Portugal votes in close-fought election
Portugal votes Sunday in a tight election, with no party expected to garner a majority in parliament in a fragmented political landscape that could see the far right make huge gains.
ortugal votes Sunday in a tight election, with no party expected to garner a majority in parliament in a fragmented political landscape that could see the far right make huge gains.
A late surge by the opposition centre-right PSD party has clawed away the ruling Socialists’ once comfortable poll lead, with the two sides in a statistical tie according to final surveys.
With one in ten voters still undecided according to recent polls, analysts said the outcome of the election in the nation of around 10 million people is wide open.
Ballot stations open at 8 am (0800 GMT) and close at 8 pm, with exit poll results expected a few hours later.
The prospect of another weak minority government comes as Portugal is trying to boost its tourism-dependent economy which has been badly hit by the coronavirus pandemic.
A stable government is needed for Portugal to make the most of a 16.6-billion-euro ($18.7 billion) package of EU recovery funds it is due to receive by 2026.
“Portugal needs stability after these two difficult years of fighting against the pandemic,” Costa, in office since 2015, told a final rally in second-city Porto on Friday.
During the campaign Costa received messages of support from Spain’s Socialist Prime Minister Pedro Sanchez and German Chancellor Olaf Scholz, who called the Portuguese premier a “tireless defender of social justice”.
Sunday’s snap polls were called after two far-left parties that had propped up Costa’s minority government sided with right-wing parties to reject his 2022 draft budget in October.
– PSD gains –
If the Socialists again garner the most votes but lack a majority, Costa has said he plans to govern alone by negotiating support from other parties for laws on a case-by-case basis.
Such a government would have “little chance” of lasting until the end of its term in 2026, said Lisbon University politics professor Antonio Costa Pinto.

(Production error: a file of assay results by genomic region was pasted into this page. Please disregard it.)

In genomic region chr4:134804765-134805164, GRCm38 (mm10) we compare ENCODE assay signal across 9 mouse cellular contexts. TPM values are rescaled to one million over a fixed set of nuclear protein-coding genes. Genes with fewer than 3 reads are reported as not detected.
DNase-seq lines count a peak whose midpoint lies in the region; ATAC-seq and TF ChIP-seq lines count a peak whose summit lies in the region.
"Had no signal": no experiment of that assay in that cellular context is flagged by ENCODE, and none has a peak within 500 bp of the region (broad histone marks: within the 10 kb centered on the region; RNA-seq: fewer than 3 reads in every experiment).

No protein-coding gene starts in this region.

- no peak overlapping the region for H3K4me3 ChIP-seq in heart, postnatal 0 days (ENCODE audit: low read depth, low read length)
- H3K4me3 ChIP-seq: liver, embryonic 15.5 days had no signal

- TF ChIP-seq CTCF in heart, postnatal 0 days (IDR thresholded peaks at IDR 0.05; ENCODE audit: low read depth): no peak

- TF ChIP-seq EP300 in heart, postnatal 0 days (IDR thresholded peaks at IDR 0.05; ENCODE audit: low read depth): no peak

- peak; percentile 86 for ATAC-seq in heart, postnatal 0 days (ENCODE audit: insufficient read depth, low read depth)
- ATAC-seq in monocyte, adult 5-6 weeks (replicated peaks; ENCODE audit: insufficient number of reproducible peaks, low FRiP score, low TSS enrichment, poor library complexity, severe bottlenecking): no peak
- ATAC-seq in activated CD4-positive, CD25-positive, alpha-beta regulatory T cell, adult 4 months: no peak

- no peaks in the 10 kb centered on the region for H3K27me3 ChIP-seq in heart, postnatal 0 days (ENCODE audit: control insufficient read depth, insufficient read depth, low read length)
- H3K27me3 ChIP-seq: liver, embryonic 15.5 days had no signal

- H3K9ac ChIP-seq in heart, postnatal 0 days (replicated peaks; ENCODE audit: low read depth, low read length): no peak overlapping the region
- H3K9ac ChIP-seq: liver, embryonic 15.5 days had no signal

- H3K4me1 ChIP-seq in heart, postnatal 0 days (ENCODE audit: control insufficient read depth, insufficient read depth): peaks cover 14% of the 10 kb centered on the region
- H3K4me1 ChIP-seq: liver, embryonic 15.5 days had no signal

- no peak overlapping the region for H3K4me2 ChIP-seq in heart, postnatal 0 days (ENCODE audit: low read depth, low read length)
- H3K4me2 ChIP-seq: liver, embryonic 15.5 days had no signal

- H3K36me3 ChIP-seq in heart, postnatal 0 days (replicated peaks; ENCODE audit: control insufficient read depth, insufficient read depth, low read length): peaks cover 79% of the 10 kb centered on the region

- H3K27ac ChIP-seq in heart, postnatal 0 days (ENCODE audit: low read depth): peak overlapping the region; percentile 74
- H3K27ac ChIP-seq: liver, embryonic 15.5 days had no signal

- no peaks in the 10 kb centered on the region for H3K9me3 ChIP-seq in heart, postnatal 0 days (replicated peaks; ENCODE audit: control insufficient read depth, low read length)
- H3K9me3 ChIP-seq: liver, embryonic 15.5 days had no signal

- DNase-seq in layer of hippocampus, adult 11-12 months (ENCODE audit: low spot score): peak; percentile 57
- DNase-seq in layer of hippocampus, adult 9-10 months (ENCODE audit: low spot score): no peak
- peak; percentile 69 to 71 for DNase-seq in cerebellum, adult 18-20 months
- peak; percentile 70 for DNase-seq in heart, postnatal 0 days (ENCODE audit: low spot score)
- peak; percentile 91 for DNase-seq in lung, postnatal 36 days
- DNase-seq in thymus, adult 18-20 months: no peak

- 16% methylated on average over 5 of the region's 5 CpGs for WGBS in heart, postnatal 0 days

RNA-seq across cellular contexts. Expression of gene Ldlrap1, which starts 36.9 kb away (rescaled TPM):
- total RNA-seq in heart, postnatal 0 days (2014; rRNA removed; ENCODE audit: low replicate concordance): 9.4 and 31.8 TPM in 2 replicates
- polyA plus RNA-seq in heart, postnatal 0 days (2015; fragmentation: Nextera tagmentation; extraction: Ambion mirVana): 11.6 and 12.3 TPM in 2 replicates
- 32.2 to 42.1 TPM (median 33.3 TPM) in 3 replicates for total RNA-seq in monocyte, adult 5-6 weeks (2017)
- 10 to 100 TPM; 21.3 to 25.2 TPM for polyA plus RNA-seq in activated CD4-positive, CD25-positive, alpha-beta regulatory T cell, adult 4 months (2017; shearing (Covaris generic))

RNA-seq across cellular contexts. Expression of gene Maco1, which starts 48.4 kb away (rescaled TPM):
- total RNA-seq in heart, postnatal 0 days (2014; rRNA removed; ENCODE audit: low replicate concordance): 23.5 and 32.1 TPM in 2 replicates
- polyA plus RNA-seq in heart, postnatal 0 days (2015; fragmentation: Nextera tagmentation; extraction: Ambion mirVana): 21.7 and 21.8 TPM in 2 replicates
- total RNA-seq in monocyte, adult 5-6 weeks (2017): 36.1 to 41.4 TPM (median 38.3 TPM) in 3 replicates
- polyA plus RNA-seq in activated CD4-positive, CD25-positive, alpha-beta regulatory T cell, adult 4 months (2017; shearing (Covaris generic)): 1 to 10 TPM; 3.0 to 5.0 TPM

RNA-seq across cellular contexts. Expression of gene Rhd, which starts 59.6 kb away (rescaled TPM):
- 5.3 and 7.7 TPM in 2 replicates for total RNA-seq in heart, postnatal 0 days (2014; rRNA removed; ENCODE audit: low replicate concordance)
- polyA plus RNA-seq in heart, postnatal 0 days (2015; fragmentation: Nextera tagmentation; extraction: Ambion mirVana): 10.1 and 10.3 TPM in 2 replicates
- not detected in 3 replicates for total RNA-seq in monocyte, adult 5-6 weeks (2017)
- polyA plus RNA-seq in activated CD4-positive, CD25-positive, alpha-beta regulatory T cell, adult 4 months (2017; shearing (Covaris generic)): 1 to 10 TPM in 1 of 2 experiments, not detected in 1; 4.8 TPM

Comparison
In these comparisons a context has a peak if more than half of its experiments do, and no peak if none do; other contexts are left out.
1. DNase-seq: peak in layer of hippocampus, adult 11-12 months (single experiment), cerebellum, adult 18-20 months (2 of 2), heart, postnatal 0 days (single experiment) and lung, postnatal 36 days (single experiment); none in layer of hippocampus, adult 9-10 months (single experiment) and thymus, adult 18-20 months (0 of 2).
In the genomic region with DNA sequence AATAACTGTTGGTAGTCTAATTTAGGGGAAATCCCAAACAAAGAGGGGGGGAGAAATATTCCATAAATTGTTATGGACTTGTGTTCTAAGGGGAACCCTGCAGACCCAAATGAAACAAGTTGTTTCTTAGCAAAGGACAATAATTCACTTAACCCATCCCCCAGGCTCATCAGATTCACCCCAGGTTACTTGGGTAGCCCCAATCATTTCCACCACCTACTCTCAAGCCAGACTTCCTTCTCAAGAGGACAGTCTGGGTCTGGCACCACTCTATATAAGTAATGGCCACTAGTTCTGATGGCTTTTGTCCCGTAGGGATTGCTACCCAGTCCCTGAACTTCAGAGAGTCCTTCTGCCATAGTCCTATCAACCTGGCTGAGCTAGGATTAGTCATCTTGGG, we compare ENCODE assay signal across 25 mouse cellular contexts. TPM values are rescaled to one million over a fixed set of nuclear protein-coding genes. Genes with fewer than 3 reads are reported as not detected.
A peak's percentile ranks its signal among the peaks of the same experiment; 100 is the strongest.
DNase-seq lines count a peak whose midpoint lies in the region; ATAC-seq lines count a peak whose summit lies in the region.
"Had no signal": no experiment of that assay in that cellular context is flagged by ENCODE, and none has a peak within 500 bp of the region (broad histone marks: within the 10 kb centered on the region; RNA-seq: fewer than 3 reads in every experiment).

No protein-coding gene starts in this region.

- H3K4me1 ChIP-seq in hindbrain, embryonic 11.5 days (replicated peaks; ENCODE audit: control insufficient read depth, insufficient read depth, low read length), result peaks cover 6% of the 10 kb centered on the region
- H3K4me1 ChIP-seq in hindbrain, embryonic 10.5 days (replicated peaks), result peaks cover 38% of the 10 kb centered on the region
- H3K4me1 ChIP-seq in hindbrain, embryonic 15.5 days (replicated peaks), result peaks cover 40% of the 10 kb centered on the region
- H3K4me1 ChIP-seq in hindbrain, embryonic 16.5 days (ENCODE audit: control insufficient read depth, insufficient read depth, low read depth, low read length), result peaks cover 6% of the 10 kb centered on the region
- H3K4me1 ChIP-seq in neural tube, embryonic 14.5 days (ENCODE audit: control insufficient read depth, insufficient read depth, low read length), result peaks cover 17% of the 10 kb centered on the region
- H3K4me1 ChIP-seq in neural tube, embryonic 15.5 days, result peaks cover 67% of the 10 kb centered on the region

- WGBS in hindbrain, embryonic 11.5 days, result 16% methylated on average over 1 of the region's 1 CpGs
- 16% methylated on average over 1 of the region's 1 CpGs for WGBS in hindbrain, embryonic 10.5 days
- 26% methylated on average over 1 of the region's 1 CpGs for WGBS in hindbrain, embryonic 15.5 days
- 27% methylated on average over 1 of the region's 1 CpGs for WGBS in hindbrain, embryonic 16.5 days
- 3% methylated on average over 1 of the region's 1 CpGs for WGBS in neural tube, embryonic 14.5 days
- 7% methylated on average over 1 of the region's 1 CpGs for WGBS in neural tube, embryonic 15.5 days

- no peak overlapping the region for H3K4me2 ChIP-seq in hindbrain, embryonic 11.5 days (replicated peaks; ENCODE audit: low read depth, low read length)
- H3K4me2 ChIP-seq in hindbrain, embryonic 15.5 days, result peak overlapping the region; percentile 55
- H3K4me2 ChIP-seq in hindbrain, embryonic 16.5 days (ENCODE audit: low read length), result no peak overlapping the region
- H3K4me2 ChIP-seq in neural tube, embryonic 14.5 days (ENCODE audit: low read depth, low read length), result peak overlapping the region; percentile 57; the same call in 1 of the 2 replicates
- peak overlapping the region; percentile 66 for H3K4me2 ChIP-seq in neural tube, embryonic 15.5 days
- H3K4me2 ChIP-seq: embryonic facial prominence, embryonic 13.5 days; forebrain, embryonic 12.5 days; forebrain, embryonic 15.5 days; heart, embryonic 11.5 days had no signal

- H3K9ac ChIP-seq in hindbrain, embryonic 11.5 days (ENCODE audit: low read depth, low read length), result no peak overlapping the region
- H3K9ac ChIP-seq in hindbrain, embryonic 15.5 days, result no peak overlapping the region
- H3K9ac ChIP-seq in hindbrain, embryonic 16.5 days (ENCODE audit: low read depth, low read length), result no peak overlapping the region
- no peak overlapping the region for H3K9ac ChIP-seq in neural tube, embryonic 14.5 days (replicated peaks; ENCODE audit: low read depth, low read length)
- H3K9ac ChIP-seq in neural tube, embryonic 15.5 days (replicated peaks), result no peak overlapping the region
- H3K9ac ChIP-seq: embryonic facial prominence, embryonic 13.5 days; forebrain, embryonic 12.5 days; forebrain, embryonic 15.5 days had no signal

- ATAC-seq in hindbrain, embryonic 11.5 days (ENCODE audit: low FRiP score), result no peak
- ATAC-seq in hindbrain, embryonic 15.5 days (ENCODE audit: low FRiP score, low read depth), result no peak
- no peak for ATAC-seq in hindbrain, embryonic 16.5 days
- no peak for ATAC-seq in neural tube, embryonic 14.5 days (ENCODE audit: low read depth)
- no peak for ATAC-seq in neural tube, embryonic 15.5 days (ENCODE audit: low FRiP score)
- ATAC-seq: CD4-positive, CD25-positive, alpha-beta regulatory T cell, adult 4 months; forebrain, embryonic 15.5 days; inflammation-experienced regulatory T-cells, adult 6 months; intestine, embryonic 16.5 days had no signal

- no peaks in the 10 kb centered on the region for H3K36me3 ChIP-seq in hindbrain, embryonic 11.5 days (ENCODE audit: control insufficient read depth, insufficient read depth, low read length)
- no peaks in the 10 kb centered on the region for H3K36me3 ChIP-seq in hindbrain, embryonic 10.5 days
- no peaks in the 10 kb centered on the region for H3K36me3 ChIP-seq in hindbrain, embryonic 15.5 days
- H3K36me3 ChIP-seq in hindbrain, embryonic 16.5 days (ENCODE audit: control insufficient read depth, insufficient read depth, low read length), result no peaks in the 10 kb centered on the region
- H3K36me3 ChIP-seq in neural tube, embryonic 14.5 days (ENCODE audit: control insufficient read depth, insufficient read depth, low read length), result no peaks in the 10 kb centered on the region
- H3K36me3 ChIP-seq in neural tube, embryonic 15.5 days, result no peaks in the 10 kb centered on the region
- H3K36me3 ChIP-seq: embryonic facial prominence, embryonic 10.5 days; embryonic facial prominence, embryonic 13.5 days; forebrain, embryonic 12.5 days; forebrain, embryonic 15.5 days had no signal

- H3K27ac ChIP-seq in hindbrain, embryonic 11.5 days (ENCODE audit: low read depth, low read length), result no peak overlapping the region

Under Costa’s watch Portugal has rolled back austerity measures, maintained fiscal discipline and slashed unemployment to pre-pandemic levels.
But the PSD’s Rio says the economy should expand faster. It proposes corporate tax cuts to spur growth.
Rio has managed to unify the often fractious party since he defeated a leadership challenge last year and his strategy of moving the PSD to the centre appears to be bearing fruit.
Under Rio the PSD defied the odds and booted the Socialists out of office in a regional election in the Azores islands in 2020 and the Lisbon mayor’s office in September.
He is open to forming a coalition with the conservative CDS and upstart libertarian Liberal Initiative party.
But such a coalition would need the support of far-right party Chega, which polls suggest could emerge as the third biggest party in parliament.
– Far-right ‘hostage’ –
Chega, which translates as “Enough”, entered parliament for the first time with a single seat during the last election in 2019.
Costa has warned that a PSD-led government would be “hostage” to Chega, whose proposals include tougher Covid-19 confinement rules for Roma people and castrating sex offenders.
Rio accuses Costa of fear-mongering.
He has vowed not to include Chega in government but has indicated he is willing to head a minority government propped up by support in parliament from the far right.
To try to avoid large gatherings on election day because of the pandemic, voters were given the possibility to coast their ballots in advance on January 23.
Costa was among the roughly 285,000 people who voted that day.
And voters who are quarantining because of the virus will be allowed to leave home to cast their ballot, with the government recommending that they vote in the slower final hour.